Did you get what, according to the complaint, just happened? Prior to signing a document saying he was not assaulted by the police, Alawiya was accused of assaulting an officer. After he signed the document, the charge of assaulting an officer simply evaporated. There is a method here, well-known to veterans of demonstrations in Israel and East Jerusalem: as soon as you complain about police brutality, you are automatically charged with assaulting an officer.
When a police force fabricates a complaint against a civilian, especially after he complains of being assaulted by a cop, there is, to put it mildly, a gross misunderstanding of the function of the police. Its duty is to maintain law and order, not to protect itself. When it distorts reality, it lies to itself, to the public that pays its salary and to the courts. When it pins false charges on a person, it is conspiring to damage his good name, his livelihood, and in the worst case scenario, deprives him of his liberty. It then ceases to be the servant of the public and becomes its enemy; it ceases being a vehicle for safeguarding human rights and becomes a tool for their denial.
Alawiya couldn’t file a complaint with internal affairs, the Police Investigations Division (PID), since he lives in East Jerusalem, specifically in a neighborhood that lies east of the separation wall. Despite the fact that Israeli Police (which includes the Border Police) has been active in East Jerusalem since it was occupied in 1967, there is no PID station there. In order to lodge a complaint, Alawiya either needs a permit to enter Israel, or use mediators such as human rights organizations. He says that ever since he documented the young boy being abused in May 2014, his permit has been denied.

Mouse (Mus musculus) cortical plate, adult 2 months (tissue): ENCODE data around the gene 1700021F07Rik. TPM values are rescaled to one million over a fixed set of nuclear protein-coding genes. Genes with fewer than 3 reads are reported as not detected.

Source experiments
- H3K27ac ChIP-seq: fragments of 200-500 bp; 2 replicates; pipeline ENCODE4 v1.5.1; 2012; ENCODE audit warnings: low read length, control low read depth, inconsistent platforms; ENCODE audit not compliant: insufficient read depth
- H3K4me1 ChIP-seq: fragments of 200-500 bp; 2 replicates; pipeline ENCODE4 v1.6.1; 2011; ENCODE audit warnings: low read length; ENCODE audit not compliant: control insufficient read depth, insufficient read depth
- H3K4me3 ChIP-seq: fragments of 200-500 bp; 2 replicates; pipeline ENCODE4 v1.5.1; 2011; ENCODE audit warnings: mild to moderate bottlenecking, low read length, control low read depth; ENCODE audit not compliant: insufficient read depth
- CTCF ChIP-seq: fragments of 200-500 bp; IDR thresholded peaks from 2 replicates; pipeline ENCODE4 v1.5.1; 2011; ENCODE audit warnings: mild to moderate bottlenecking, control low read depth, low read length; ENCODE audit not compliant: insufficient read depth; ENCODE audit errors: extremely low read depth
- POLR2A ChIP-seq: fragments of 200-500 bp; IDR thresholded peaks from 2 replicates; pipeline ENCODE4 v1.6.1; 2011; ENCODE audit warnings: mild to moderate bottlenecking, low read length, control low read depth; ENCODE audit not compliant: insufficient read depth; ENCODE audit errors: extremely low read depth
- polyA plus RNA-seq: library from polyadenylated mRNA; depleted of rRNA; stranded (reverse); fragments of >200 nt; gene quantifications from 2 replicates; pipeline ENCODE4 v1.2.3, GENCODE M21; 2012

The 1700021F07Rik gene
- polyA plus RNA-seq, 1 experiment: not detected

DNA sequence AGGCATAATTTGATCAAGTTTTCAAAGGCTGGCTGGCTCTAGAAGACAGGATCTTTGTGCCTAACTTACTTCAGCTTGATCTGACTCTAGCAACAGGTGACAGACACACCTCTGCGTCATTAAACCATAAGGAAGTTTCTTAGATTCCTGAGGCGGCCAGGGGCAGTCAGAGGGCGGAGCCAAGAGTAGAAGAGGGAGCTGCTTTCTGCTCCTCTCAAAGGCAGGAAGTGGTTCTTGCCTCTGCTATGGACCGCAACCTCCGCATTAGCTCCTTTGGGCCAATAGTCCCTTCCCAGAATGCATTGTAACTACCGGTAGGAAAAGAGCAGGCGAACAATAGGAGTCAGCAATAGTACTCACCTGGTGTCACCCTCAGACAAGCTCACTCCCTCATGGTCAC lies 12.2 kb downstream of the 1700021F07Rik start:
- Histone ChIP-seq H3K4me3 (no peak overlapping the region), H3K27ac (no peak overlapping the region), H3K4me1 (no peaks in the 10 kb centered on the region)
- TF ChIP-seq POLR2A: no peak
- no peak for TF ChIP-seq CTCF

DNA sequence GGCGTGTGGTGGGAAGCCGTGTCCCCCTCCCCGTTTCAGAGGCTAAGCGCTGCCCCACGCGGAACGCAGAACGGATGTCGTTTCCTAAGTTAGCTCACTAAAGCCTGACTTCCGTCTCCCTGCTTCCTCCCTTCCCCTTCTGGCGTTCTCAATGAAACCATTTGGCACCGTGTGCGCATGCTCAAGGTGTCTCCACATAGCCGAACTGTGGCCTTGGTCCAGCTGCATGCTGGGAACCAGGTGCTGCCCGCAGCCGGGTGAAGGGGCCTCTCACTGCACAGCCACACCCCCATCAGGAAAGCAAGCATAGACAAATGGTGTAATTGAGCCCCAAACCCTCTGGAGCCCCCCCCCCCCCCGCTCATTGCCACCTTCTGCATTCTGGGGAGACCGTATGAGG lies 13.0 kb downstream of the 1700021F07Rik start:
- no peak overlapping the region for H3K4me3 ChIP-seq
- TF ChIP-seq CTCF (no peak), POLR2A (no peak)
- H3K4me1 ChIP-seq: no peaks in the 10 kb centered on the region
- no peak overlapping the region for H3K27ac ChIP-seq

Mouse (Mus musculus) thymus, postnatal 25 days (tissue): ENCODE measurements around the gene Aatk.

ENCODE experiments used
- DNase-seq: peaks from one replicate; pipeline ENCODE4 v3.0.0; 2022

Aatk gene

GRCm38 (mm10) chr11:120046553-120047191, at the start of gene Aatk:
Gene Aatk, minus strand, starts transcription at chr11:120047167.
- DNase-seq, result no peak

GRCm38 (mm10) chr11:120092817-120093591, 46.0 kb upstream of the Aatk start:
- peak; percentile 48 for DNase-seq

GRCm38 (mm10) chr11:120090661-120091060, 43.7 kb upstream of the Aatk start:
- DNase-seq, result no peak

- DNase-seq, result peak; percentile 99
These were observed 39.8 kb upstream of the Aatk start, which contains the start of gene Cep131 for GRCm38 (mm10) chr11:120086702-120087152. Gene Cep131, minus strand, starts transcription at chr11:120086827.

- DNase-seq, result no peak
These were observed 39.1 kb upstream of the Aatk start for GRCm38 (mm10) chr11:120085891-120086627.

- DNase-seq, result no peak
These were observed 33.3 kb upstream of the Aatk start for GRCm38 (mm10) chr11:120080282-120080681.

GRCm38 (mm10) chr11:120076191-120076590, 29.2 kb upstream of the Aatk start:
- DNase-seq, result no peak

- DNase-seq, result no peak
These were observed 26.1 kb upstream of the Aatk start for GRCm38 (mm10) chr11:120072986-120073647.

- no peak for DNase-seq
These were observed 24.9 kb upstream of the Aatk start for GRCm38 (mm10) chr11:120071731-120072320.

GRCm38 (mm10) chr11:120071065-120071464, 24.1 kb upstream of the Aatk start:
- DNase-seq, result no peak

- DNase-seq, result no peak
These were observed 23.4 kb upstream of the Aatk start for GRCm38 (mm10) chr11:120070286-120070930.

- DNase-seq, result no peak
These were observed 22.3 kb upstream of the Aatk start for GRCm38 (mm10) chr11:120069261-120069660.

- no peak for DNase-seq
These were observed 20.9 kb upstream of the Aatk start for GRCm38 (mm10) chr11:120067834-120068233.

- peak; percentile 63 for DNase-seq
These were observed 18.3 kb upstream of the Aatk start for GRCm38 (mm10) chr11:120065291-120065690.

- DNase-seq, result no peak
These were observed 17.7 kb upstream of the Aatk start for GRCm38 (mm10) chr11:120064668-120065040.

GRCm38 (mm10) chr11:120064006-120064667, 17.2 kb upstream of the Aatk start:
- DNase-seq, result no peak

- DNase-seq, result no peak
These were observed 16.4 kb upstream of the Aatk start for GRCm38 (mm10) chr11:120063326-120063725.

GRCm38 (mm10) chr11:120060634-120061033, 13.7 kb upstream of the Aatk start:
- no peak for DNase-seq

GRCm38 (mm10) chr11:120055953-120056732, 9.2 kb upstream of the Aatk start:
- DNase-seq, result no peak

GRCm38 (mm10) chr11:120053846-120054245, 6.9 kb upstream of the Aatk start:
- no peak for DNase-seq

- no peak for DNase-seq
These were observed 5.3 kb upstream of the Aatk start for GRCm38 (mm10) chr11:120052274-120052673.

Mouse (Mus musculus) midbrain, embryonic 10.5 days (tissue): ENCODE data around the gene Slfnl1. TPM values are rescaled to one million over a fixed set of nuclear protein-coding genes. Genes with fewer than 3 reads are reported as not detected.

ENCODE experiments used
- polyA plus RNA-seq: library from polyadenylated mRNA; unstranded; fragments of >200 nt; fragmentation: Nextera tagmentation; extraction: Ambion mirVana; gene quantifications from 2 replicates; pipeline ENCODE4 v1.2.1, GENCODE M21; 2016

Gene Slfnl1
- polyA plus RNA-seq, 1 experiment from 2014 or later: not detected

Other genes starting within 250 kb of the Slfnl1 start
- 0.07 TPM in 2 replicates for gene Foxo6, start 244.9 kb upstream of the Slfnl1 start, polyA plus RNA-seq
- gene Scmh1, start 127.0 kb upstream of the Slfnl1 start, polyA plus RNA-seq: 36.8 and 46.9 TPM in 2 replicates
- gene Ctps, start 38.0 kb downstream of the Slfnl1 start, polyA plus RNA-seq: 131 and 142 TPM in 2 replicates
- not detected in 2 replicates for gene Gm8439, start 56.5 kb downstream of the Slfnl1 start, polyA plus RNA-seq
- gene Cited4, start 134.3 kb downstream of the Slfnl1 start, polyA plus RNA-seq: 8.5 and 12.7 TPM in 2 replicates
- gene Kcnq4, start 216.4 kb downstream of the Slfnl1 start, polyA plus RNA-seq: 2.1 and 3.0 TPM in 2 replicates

And if you thought that was bad, the story doesn’t end there: a relative of Alawiya paid NIS 2,000 for his release on bail, since being assaulted by police and and then being wrongfully detained means you need to post bail. The relative, however, did not receive a receipt for the money. What happens to money given to a policeman when no receipt is given? Your guess is as good as mine.
In March 2014, Yesh Din Attorney Emily Schaeffer Omer-Man, sent a complaint to the PID, demanding an immediate investigation on suspicion of, inter alia, false arrest, assault, abuse of the power of office and conduct unbecoming.
Given that in PID closed 93 percent of the complaints submitted in 2011-2014 without any investigation; that of the 11,282 complaints in the years 2011-2013, only 2.7 percent resulted in indictments; and that the former chief of the division is on record (Hebrew) saying that the Israel Police suffers from a “culture of lies” and that policemen cover for each other, one cannot hope too much that a journalist who exposed the face of the police will see justice. And these, we note, are the results for all complaints to the internal affairs division, not just those by Palestinians. We’ll keep you posted.